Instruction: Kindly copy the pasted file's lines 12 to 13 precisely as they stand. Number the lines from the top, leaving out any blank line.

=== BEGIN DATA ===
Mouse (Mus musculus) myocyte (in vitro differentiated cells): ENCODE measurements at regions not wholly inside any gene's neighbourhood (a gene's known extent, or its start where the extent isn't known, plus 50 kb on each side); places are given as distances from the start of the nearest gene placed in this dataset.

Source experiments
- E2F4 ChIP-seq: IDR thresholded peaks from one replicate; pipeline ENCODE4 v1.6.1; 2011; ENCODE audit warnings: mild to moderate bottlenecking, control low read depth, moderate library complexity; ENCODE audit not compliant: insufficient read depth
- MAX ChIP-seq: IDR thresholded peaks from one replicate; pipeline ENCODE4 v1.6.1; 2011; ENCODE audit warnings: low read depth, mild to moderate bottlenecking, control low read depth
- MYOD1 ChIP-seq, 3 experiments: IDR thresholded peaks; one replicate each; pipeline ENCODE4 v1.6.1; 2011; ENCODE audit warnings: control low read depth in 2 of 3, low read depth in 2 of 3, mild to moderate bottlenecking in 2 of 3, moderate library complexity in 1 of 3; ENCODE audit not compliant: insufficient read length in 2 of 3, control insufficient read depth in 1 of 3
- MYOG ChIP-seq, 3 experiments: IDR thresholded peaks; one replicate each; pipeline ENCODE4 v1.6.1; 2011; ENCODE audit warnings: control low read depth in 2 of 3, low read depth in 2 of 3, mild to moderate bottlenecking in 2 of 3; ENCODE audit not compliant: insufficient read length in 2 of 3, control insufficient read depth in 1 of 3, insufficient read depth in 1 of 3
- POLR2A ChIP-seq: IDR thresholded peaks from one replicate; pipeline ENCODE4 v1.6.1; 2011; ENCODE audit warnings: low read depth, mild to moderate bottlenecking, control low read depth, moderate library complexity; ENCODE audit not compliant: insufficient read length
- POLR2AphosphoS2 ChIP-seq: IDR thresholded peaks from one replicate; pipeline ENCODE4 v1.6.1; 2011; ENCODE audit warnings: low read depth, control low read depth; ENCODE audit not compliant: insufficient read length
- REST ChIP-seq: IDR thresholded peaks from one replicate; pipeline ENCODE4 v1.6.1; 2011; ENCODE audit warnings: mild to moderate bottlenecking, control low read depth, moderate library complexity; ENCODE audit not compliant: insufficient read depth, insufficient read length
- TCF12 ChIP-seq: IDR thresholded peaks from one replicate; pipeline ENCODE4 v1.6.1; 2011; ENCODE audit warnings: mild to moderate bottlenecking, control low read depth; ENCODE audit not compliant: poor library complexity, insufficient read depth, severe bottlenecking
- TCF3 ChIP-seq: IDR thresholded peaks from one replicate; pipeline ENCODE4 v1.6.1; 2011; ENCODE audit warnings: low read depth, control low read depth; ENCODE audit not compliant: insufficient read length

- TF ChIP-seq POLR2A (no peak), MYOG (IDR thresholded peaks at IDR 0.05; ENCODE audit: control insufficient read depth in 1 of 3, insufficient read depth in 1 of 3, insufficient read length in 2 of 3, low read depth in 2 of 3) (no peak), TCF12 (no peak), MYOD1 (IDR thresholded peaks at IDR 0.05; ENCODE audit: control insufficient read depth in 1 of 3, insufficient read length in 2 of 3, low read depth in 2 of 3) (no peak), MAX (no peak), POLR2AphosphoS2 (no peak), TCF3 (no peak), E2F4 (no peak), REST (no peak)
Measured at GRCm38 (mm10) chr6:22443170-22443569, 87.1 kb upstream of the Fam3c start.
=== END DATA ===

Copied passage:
- TF ChIP-seq POLR2A (no peak), MYOG (IDR thresholded peaks at IDR 0.05; ENCODE audit: control insufficient read depth in 1 of 3, insufficient read depth in 1 of 3, insufficient read length in 2 of 3, low read depth in 2 of 3) (no peak), TCF12 (no peak), MYOD1 (IDR thresholded peaks at IDR 0.05; ENCODE audit: control insufficient read depth in 1 of 3, insufficient read length in 2 of 3, low read depth in 2 of 3) (no peak), MAX (no peak), POLR2AphosphoS2 (no peak), TCF3 (no peak), E2F4 (no peak), REST (no peak)
Measured at GRCm38 (mm10) chr6:22443170-22443569, 87.1 kb upstream of the Fam3c start.